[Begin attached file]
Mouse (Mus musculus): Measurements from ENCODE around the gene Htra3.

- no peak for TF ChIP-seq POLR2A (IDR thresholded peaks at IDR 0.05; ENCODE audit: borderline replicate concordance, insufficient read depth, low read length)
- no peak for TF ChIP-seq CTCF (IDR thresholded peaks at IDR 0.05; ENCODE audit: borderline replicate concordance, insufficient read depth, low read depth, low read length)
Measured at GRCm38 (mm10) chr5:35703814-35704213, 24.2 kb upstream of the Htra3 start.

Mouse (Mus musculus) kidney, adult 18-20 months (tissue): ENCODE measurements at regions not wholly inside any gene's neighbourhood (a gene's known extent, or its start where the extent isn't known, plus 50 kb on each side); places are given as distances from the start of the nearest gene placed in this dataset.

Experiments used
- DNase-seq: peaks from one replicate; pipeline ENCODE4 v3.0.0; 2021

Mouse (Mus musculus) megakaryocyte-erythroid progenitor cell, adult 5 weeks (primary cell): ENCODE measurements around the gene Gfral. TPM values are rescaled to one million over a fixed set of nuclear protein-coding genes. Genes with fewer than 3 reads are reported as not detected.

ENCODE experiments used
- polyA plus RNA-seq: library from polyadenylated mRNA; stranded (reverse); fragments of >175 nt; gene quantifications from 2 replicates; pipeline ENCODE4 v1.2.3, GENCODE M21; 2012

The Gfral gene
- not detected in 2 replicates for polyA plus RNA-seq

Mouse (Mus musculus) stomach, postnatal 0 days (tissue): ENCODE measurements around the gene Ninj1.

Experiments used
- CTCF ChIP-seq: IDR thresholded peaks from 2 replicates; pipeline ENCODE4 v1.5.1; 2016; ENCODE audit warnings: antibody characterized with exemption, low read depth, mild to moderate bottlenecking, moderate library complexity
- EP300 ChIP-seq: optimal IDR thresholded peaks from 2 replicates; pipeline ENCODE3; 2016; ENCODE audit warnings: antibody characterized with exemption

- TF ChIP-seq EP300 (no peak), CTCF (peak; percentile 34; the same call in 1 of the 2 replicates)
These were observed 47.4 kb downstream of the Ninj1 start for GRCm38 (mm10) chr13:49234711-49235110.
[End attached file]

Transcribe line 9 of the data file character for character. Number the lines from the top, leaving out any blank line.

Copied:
ENCODE experiments used